The sounds in free variation vary from speaker to speaker, thus confirming the hypothesis that the existing speakers of the language are not descendants of the speakers of one language but of speakers of different varieties of the same language family. In other words, PGA represents inter‐group free variation. However, the substitution of sounds in free variation did not disturb the comprehension of the word in question. The intra‐community variation renders a large number of sound inventories, as shown in Table 4. The non-phonemic sounds that occur with low frequency are given in brackets in the table. Our consultant, Peje, for example, does not have the lateral l in his verbal repertoire as he invariably uses lw in all positions where other members use l. This could be an idiosyncratic feature of Peje or could be relics of the extinct languages of the family.
Table 4 Consonants of Great Andamanese
Considering the speech of the elderly persons in the community one cannot fail to observe that due to contact with Hindi, speakers are losing the voiceless bilabial fricative φ to voiceless bilabial aspirated obstruent pH and voiced counterpart β to voiced bilabial obstruent b. One can safely say that the bilabial fricatives are on their way to extinction. Similarly, in the last 40 years, the voiceless velar fricative x has changed to the voiceless velar aspirated kH. Only one speaker, a 76-year-old woman called Boro, who was originally a Khora speaker, used the retroflex trill }, and this has also been documented. Boro died in November 2009. One of our main consultants, Lico, who calls herself a Sare speaker but whose language has traces of Pujjukar language because of her upbringing, used s wherever other speakers used S. Our oldest speaker, Boa Sr., who was a Bo speaker, used c and cH instead of the sibilant S. We wish there were more speakers and the language was vibrant enough to give us a fairly represented speech profile. However, one can give the following pattern of variation for these sounds, tracing them back to their sources. The names of the source languages are given in parentheses.
c/cH (Bo) ~ s (Sare) ~ S (Jero)
At times, there is inter-changeability of sounds within the speech of the same speaker. For instance, our main consultant, Nao Jr, often substituted the dental [t] for the retroflex [ÿ ] and vice versa, as in the word araêileÿmo ‘bladder’ for araêiletmo. All these variations exist despite the fact that the pair of sounds under consideration stand in contrast. Such variation in the speech of the same speaker can only be ascribed to the status of the language, which is dying rapidly, and is not used by speakers in their daily life. The disuse of the language seems to be the most significant reason for the variation in sounds, lexicon, as well as syntactic constructions.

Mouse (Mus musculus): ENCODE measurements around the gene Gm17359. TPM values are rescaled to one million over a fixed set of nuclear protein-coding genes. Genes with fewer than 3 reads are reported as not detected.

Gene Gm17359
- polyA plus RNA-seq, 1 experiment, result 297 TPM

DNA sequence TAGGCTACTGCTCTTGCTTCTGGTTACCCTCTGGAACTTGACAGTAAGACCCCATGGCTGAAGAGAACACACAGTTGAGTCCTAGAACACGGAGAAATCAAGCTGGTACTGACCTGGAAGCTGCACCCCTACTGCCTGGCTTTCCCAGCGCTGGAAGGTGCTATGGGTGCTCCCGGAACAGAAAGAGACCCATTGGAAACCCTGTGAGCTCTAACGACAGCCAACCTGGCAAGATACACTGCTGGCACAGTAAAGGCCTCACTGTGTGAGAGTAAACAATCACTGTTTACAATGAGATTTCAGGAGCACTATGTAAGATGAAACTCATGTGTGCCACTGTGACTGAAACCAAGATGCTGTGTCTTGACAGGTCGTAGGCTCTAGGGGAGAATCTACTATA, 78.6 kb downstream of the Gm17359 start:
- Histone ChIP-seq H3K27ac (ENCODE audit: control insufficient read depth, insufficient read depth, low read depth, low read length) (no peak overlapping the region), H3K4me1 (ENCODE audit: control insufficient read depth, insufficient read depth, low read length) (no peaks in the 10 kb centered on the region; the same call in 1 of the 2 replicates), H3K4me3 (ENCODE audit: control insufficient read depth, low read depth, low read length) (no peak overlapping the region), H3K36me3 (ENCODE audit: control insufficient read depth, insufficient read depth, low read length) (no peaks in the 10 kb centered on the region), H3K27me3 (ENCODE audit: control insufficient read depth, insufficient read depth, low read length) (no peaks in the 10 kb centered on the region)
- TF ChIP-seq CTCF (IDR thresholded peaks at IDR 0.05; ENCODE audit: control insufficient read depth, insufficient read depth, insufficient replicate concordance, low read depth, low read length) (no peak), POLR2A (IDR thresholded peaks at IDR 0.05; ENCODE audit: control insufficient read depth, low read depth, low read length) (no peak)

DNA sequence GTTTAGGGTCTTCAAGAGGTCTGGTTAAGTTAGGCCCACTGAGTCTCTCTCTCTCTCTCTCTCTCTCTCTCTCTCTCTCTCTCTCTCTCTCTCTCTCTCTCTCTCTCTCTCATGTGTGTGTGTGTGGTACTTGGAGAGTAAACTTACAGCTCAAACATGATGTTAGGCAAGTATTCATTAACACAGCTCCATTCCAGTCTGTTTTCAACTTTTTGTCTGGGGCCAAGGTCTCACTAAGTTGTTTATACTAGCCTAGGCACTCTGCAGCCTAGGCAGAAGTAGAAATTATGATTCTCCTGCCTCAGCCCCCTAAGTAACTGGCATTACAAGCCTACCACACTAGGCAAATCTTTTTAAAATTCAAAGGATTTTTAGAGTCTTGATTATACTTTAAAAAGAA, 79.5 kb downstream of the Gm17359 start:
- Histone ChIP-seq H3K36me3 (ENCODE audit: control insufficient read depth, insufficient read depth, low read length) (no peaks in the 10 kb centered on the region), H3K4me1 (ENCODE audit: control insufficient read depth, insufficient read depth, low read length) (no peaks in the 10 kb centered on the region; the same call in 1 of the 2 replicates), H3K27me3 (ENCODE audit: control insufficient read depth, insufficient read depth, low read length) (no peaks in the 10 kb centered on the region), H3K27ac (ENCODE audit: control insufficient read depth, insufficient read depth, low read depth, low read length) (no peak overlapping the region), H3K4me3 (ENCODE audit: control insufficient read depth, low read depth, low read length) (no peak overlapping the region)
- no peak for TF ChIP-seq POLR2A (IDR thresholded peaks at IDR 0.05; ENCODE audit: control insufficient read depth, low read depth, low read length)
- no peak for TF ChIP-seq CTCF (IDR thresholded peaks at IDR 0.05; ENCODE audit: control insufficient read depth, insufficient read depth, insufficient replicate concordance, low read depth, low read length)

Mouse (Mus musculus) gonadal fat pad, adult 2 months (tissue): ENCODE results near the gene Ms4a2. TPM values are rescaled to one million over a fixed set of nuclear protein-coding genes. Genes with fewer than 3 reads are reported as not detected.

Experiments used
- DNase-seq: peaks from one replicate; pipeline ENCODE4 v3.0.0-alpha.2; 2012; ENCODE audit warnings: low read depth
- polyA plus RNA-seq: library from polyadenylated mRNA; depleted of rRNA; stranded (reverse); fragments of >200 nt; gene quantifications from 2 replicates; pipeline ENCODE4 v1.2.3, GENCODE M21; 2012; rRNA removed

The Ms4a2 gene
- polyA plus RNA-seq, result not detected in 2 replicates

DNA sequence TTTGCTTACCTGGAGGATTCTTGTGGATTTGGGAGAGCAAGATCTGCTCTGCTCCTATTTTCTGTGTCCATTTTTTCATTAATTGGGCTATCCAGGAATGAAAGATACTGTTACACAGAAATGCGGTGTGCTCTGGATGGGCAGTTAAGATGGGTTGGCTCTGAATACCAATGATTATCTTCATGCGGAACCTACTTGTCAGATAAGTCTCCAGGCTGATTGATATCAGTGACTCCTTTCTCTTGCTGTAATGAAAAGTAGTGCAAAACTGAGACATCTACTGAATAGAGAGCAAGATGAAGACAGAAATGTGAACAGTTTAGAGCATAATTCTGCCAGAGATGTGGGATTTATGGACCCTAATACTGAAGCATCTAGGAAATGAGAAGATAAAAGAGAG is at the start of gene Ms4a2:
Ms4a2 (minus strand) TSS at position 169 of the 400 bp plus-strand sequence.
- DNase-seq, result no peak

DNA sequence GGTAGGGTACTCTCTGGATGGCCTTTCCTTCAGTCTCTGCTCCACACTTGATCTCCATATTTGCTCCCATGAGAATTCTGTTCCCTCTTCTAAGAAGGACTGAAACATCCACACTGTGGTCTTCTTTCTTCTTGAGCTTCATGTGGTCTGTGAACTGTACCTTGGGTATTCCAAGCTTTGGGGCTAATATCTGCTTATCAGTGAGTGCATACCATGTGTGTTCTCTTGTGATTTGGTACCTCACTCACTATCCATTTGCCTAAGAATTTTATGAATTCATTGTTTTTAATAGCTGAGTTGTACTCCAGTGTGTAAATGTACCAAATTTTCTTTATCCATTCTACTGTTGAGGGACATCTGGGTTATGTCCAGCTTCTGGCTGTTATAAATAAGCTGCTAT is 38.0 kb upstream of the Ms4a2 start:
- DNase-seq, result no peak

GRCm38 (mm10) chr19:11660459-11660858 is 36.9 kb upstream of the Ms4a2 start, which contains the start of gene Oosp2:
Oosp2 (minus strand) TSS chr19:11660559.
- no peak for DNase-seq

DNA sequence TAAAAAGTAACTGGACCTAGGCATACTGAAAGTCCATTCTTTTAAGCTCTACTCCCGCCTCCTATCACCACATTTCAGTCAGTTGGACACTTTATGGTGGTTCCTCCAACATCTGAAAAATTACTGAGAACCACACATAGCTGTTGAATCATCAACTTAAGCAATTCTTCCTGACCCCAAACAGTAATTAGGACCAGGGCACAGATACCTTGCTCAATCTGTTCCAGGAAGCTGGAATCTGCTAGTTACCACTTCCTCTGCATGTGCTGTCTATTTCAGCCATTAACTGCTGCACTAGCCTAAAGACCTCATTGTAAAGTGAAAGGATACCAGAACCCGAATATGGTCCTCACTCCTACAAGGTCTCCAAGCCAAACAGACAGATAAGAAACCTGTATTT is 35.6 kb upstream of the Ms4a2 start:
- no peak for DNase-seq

3. Syllable structure
Syllables have the following structure:
(C) (V) (C) (C) V (C) (V)
Only the vowel (V) is obligatory in Great Andamanese. Furthermore, syllables can involve consonants (C) in the onset (i.e. beginning) or the coda (i.e. end) of the syllable. Vowel sequences or vowel clusters are very common and involve two syllabic peaks within a word. Consonant clusters are rare in the language. They occur either word initially or in-between a word between two vowels. They also occur across word boundary in compound words. No word ever ends in a consonant cluster. Most simple syllable structure, i.e. constituting of one obligatory vowel is seen in words denoting possessive clitics. As a consequence, the following syllable structures are possible in simple words:
Table 5 Possible syllable structures
As affixation and compounding are very productive word-formation devices in the language, a complex word can be as long as of five syllables:
1- 2 3 4 5
1 2 3 4 5
Names of birds, insects, reptiles and other jungle creatures provide most of the complex words of long syllable structures constituting, at times, two consonant clusters within the same word, as in trkÿimo ‘long-tail cricket’ or kulÿeÿmo ‘wasp (Vespa affinis)’.
4. Typology of the language and word formation processes
Present Great Andamanese is a head-marking polysynthetic and agglutinative language with two types of nouns: dependent and non-dependent. Most of the nouns that refer to the typical inalienably possessed items as well as those which refer to the objects or results of an action are marked for dependency. All body-part terms, kinship terms, part-to-whole, part-to-component, as well as nouns referring to time, direction, and depth are dependent nouns. The dependent nouns are further divided into seven classes, each defined by a distinct body division inalienability marker appearing as a proclitic. There are three numbers encoded in pronominal forms. However, nouns in general are not marked for duality and plurality. Number is marked for plurality on a few common nouns designating animacy features, e.g. ‘dogs’, ‘children’ etc.